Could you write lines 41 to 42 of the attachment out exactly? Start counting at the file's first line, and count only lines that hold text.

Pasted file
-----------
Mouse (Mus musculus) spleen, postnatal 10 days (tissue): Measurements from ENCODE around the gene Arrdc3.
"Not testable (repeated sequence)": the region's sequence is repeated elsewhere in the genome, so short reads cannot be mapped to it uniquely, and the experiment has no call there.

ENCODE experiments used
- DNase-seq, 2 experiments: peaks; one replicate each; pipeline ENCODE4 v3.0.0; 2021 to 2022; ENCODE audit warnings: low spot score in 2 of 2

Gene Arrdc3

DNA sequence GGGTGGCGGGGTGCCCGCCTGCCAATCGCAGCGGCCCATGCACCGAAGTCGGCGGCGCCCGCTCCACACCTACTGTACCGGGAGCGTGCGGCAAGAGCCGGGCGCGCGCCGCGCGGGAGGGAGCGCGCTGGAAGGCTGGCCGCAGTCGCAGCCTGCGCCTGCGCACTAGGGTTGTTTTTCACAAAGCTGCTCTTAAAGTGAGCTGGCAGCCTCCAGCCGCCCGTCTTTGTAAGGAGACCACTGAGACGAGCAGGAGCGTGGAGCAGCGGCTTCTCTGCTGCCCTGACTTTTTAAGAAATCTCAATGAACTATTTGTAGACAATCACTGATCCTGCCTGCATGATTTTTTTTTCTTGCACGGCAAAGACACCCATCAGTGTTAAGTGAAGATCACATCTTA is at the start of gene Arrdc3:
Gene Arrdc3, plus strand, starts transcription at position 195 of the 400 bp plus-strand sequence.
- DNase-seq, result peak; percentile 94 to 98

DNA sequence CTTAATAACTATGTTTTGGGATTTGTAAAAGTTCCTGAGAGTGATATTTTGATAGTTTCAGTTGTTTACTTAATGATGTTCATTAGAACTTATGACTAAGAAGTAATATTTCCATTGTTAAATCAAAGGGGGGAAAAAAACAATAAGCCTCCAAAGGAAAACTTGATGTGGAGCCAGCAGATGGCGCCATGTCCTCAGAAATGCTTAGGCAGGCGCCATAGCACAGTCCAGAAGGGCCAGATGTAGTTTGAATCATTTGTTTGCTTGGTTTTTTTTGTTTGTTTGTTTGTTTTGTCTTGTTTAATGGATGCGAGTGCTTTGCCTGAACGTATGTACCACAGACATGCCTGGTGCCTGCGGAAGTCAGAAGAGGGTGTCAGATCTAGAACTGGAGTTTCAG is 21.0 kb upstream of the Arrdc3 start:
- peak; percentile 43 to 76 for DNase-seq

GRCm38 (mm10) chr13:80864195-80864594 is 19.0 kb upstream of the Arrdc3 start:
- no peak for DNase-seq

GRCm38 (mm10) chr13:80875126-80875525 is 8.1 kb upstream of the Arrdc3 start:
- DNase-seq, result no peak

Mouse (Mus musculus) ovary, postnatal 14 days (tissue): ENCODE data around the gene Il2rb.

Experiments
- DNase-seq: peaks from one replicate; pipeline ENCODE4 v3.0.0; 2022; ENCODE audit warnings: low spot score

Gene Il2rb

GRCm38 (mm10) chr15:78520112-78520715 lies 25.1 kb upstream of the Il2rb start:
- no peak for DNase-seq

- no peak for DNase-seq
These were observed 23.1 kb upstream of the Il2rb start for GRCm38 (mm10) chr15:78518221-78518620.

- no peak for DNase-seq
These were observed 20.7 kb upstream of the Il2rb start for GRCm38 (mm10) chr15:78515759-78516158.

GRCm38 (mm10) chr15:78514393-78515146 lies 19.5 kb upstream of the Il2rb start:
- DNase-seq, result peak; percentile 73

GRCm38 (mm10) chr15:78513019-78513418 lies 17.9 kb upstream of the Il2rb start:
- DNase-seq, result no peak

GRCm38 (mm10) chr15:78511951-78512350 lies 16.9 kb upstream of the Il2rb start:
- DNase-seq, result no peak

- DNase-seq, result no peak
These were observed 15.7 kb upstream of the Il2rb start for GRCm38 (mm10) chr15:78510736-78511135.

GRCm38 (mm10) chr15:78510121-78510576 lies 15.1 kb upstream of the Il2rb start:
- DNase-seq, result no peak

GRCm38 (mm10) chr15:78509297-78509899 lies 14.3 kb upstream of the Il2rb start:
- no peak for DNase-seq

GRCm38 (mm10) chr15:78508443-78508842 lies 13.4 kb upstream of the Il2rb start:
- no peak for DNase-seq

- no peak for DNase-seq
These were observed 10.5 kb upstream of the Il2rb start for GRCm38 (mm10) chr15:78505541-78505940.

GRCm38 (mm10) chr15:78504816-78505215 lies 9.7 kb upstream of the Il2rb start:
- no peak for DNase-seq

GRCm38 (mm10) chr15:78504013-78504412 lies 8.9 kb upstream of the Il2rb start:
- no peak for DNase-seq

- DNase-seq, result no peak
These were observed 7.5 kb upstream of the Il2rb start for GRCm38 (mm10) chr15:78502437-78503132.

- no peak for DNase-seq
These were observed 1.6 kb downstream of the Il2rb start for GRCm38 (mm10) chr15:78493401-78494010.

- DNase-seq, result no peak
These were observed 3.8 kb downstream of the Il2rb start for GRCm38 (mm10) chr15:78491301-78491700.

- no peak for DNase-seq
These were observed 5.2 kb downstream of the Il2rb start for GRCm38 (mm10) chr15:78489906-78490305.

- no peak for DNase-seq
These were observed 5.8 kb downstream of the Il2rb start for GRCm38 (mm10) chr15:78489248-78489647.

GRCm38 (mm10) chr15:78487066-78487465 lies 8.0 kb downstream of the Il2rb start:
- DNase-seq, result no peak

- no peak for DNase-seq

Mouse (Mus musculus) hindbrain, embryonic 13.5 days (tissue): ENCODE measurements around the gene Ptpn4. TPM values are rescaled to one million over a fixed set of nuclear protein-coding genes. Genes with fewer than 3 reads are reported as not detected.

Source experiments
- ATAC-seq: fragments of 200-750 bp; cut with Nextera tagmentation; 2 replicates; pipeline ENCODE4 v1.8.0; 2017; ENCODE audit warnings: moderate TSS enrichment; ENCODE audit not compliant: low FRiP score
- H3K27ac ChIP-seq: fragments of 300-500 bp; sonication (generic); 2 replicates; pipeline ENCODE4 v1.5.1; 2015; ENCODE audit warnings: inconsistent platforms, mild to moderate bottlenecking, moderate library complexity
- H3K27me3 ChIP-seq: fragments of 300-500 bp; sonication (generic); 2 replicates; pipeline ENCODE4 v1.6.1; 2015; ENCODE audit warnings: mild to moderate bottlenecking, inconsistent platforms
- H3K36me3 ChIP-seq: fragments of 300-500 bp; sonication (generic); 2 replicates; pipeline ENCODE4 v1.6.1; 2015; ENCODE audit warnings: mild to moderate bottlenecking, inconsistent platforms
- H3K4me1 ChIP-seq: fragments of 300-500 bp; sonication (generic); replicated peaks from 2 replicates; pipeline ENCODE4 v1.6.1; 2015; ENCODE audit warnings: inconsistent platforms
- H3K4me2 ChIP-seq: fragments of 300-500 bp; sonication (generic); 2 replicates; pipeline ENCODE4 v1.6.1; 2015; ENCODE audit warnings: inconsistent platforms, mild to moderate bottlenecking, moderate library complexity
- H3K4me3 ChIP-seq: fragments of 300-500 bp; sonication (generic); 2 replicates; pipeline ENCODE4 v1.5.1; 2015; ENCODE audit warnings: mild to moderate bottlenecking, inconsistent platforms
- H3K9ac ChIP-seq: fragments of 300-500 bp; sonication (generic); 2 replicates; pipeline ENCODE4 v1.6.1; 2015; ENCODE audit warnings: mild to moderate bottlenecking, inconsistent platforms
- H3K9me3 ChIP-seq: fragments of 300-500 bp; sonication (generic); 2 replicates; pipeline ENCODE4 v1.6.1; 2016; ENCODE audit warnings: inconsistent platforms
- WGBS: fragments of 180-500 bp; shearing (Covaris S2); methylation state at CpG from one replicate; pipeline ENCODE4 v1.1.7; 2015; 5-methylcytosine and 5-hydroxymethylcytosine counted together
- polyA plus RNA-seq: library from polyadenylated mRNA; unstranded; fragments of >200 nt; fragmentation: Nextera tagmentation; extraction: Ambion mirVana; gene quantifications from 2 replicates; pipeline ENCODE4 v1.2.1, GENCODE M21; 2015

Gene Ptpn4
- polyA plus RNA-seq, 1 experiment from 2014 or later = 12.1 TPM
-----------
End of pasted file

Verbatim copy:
GRCm38 (mm10) chr15:78504816-78505215 lies 9.7 kb upstream of the Il2rb start:
- no peak for DNase-seq